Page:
Fast-tracking wind energy is a move toward energy efficiency, in the mind of our governor (“Patrick: Wind energy part of the agenda,” Jan. 5).
However, he is an ardent proponent of Cape Wind, which is 130 wind turbines and an electric service platform. GE “discontinued” the offshore model that Cape Wind initially specified. Cape Wind later announced the conditional agreement to purchase Siemens 3.6-megawatt wind turbines. This Siemens model has “significant problems with the corrosion protection of pitch bearings,” according to Recharge, which reports on renewable energy news.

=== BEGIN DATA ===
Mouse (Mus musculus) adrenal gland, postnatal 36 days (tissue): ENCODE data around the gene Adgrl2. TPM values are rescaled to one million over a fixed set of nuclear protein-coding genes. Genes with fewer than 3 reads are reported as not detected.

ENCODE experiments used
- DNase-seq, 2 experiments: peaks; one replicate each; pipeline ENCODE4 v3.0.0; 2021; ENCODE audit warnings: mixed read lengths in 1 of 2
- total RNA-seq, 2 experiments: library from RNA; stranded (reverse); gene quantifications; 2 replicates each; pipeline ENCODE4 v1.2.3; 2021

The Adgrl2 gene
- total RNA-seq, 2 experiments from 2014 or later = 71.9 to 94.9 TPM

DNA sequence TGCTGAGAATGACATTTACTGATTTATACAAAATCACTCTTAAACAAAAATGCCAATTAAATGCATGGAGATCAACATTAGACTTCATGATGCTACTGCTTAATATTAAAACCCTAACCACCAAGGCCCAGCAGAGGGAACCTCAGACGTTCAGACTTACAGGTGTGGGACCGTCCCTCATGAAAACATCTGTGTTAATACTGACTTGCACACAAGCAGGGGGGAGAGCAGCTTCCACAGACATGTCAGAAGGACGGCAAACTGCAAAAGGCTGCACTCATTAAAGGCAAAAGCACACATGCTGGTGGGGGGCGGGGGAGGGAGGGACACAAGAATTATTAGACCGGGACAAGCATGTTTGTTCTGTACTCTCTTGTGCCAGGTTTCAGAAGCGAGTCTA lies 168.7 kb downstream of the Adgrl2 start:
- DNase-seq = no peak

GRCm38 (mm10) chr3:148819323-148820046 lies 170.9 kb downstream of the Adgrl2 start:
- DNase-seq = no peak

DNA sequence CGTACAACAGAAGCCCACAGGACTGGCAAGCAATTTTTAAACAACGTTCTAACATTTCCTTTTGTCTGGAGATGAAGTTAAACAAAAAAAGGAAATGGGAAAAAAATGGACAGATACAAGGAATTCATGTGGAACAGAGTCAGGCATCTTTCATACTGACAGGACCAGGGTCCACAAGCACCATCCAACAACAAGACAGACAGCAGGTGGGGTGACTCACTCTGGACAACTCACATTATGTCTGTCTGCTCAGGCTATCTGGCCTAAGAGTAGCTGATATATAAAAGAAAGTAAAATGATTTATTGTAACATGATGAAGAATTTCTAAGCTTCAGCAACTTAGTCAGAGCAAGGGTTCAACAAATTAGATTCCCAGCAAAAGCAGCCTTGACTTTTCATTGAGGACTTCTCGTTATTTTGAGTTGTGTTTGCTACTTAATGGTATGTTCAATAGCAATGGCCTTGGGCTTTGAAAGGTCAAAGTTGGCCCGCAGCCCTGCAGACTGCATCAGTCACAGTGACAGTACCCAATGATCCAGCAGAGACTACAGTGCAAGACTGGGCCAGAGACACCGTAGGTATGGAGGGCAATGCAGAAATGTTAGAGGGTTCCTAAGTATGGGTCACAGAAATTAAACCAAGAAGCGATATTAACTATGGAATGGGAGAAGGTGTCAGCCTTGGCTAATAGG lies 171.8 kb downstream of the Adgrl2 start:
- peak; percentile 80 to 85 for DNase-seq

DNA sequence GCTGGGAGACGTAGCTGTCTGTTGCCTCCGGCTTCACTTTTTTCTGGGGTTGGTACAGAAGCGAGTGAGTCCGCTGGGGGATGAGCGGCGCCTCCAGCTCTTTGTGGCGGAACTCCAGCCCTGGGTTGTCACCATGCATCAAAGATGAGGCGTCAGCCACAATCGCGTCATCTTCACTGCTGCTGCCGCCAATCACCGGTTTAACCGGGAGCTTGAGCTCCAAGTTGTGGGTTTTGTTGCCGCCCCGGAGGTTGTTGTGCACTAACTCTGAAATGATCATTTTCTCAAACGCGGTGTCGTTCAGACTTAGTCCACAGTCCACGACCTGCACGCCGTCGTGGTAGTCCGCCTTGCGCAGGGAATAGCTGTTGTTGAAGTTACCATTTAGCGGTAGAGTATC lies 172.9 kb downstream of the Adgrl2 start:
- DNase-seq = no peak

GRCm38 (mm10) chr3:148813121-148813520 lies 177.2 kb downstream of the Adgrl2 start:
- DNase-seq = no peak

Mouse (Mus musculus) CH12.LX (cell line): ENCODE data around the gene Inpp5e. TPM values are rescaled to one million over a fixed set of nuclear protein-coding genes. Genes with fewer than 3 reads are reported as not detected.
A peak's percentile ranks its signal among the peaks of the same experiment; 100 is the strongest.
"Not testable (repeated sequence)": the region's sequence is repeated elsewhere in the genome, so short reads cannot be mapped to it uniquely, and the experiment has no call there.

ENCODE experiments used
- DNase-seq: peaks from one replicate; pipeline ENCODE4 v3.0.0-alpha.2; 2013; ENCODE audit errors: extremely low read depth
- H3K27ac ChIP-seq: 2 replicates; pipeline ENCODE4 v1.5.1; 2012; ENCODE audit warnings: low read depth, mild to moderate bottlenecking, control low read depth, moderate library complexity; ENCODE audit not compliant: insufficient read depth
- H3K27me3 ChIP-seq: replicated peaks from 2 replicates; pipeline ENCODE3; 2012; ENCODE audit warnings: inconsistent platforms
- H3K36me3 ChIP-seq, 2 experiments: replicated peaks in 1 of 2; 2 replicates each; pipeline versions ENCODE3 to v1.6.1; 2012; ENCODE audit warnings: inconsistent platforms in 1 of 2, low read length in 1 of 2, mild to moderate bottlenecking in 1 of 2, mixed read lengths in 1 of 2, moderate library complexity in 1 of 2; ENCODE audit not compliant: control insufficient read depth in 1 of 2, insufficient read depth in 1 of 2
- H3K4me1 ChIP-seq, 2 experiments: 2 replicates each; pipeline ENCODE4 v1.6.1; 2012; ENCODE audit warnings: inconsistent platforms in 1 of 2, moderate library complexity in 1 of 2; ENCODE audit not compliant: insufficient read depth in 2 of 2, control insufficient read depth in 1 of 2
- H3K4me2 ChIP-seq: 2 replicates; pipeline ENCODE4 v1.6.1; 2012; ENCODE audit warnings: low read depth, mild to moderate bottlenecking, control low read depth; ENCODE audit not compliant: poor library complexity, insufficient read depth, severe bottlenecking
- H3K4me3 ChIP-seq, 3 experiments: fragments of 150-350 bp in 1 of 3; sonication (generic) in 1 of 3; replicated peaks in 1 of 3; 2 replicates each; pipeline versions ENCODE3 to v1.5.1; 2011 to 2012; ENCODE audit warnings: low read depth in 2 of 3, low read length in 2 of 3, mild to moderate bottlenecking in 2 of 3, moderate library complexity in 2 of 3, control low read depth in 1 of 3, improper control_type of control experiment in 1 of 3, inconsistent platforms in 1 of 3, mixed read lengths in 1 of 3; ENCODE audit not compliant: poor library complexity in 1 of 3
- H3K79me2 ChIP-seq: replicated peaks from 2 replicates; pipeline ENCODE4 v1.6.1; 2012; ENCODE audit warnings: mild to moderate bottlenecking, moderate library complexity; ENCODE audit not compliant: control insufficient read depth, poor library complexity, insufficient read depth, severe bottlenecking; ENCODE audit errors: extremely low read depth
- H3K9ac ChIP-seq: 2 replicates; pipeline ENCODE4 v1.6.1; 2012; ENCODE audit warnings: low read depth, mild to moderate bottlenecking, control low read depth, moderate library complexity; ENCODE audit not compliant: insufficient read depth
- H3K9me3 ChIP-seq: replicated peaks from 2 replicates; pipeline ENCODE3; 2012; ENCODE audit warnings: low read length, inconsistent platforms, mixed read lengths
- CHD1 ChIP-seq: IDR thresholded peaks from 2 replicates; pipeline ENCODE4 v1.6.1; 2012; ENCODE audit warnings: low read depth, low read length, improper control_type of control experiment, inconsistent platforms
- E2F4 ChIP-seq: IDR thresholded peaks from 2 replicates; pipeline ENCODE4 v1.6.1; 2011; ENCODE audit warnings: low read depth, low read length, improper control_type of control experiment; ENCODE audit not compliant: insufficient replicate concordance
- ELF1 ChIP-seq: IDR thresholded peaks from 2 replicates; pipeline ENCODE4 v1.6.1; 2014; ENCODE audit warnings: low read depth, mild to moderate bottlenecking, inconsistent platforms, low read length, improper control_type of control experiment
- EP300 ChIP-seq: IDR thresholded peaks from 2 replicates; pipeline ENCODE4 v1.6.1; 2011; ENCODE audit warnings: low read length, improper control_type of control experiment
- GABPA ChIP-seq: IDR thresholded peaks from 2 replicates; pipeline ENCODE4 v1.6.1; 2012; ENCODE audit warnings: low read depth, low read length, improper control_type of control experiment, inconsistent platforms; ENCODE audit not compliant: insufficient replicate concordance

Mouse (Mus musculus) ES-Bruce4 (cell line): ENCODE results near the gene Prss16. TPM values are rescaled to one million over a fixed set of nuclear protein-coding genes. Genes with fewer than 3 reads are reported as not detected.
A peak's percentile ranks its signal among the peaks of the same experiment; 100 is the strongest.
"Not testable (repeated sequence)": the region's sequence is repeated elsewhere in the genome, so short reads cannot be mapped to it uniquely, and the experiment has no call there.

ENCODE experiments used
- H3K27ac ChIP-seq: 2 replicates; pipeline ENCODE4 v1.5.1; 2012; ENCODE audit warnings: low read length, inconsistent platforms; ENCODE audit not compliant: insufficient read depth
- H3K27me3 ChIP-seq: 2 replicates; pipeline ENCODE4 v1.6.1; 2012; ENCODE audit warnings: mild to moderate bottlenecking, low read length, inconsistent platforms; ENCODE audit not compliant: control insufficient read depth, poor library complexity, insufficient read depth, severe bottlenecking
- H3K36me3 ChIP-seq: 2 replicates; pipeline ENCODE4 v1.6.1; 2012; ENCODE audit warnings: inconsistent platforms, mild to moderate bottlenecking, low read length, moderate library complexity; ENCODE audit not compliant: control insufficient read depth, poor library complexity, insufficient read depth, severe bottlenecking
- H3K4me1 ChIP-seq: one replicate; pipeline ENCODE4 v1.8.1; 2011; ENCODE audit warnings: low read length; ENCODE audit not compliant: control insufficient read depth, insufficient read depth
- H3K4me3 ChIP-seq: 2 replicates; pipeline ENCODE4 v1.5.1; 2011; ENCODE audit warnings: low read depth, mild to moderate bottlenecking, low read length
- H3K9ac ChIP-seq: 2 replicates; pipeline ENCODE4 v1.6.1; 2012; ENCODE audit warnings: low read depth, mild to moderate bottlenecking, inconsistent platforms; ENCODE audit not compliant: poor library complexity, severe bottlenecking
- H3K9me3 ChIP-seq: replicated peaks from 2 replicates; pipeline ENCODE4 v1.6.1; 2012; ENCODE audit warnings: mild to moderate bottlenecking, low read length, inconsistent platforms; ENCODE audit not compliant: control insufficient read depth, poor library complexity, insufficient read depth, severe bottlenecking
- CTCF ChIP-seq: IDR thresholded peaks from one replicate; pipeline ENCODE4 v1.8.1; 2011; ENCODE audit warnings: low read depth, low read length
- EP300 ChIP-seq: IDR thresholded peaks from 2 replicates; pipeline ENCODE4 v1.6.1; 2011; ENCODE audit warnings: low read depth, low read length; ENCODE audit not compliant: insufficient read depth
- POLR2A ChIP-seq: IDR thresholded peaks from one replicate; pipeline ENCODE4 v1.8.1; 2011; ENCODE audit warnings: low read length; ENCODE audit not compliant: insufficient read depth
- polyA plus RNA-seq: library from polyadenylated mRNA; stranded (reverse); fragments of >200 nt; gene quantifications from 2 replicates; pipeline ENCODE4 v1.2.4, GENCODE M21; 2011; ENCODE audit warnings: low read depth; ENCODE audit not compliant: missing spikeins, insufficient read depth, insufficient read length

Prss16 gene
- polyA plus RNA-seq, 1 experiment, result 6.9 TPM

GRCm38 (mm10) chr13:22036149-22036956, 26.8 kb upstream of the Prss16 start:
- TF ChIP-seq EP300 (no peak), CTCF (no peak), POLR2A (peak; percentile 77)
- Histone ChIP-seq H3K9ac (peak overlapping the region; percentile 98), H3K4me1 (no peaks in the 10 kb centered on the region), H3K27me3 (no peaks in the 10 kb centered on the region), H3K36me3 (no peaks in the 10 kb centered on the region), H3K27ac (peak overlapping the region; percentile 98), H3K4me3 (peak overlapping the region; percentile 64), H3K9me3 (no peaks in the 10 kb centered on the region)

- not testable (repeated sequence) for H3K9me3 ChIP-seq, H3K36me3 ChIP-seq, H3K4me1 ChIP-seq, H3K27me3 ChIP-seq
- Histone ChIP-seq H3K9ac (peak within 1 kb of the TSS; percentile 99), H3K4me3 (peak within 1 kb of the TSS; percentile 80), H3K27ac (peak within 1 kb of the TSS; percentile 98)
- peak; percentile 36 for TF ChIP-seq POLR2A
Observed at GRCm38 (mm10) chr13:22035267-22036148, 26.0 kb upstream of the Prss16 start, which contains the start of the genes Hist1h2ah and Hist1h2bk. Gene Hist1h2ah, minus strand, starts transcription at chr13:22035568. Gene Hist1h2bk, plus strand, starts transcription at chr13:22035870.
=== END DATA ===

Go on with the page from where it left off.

All monopile foundations, as Cape Wind has specified it will use, are sinking and shifting offshore, reports The Independent in the U.K.: “Everybody in the industry has this problem so all of us are interested in solving it,” a spokesman for Dong Energy said. “This shows this is a young industry and there are experiences to learn from.”
The wind bill creates a permitting board that “has the authority to waive any local requirements needed to permit the facility, including, e.g., use limits and height limits in local zoning bylaws.”
The wind bill undermines citizens’ rights by design. The road to energy efficiency is not paved with wind turbines.
Cape Cod Times,
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